Previously, the Program offered a Three-Month Free Trial.
Apple is quietly shortening the free trial time for Apple Music in a number of countries. Although Apple has not made an official announcement about this move, various reports indicate that it is now available to Apple Music subscribers in the United States, Canada, Australia, and even the United Kingdom. According to sources, everybody who signs up for Apple Music now receives a one-month free trial. Previously, consumers were given a three-month free trial to try out the platform. Starting this week, a new free trial offer will be available.
Nobody knows why this occurred, but if you live in one of the aforementioned countries and wish to try Apple Music, the trial time has changed. If this is a factor in your selection, there are alternative music streaming companies to consider, such as Spotify, Tidal, and Amazon Prime Music, which provide lengthier free trial periods to consumers in these countries.
Users who purchase new Apple items, such as the AirPods, HomePod Mini, or any Beats device, are not eligible for the new trial offer. Apple continues to provide a six-month free Apple Music subscription to them.
Apple Music has had one of the most generous free trial periods in the streaming industry since its launch in 2015. You may listen to music for free for up to three months as a first-time user before the firm prompted you to start paying. That isn't the case now.
Apple now offers a shorter one-month free trial in many countries where the service is accessible, including the United States, Australia, Canada, the United Kingdom, and Japan, according to a change discovered by Japanese site Mac Otakara and later reported by MacRumors. The adjustment has already been reported on the Apple Music website. When you enter the US gateway, it states "one month free, then $9.99 per month."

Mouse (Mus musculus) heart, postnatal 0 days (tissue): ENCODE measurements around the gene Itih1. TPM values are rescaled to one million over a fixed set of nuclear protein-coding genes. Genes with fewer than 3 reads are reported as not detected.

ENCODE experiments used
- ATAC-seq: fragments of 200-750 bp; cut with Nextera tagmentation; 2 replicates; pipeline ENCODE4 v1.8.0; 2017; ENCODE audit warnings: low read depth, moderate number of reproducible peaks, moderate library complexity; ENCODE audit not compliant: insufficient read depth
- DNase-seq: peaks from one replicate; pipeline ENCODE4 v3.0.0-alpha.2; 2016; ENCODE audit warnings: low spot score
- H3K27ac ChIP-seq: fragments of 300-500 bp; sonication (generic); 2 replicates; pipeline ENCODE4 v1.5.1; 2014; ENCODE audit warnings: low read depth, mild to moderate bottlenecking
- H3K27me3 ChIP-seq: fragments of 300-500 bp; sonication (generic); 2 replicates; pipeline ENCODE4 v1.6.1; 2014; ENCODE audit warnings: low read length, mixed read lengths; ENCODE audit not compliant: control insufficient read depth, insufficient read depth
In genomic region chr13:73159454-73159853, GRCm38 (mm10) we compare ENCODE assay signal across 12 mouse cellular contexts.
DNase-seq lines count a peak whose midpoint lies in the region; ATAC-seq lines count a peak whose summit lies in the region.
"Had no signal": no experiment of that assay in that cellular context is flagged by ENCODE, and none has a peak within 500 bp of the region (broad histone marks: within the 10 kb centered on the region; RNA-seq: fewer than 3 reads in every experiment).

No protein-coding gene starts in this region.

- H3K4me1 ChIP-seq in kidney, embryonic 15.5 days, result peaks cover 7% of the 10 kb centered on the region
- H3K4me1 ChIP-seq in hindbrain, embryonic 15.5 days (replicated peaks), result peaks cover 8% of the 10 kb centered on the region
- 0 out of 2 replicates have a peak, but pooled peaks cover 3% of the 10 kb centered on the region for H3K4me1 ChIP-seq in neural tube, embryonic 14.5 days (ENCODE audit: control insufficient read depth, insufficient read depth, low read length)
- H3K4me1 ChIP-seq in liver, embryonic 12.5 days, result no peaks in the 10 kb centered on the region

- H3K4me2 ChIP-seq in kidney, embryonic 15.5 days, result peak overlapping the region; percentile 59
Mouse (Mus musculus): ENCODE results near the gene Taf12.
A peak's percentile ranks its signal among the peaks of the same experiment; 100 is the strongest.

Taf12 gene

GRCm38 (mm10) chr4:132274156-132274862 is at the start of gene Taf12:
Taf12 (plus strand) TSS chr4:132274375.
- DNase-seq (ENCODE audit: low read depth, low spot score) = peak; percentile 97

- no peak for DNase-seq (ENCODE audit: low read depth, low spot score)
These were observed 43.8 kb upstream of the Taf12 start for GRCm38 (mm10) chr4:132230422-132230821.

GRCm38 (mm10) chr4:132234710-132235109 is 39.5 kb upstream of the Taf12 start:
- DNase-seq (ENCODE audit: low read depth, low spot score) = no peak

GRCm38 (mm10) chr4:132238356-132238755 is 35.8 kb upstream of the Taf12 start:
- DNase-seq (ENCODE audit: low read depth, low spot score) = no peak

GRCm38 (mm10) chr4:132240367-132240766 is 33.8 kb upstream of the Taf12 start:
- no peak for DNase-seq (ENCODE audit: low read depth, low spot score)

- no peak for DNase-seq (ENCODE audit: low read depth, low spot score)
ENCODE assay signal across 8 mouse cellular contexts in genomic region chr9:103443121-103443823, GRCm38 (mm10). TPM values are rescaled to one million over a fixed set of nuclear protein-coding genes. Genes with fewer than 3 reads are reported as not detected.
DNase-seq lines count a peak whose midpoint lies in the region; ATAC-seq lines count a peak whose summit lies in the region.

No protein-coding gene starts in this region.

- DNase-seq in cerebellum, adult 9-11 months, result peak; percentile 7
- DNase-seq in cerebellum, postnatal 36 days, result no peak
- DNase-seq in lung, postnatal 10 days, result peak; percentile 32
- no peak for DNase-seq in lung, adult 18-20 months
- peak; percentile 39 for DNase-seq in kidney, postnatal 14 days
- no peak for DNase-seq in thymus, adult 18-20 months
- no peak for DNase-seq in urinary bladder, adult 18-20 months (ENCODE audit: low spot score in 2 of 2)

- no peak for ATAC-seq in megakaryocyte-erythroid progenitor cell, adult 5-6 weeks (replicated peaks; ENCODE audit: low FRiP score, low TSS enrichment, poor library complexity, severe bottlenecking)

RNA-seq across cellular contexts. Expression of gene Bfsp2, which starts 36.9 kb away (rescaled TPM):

Apple Music pricing is now unchanged, with the $5 per month Voice Plan being the most cost-effective option to access the platform's music library. The adjustment aligns Apple with competitors like Spotify, who normally provide one-month free trials to new users outside of promos.
While we'll never know Apple's official explanation for limiting the trial, it's probable the choice was based on plain economics. Apple Music didn't Pay Royalties for tunes consumers streamed during their free trial period when it first launched. After Taylor Swift wrote a letter criticizing Apple, the firm notably modified its policy. The corporation can more quickly recoup the expenditures of luring new customers to the platform by decreasing the trial time.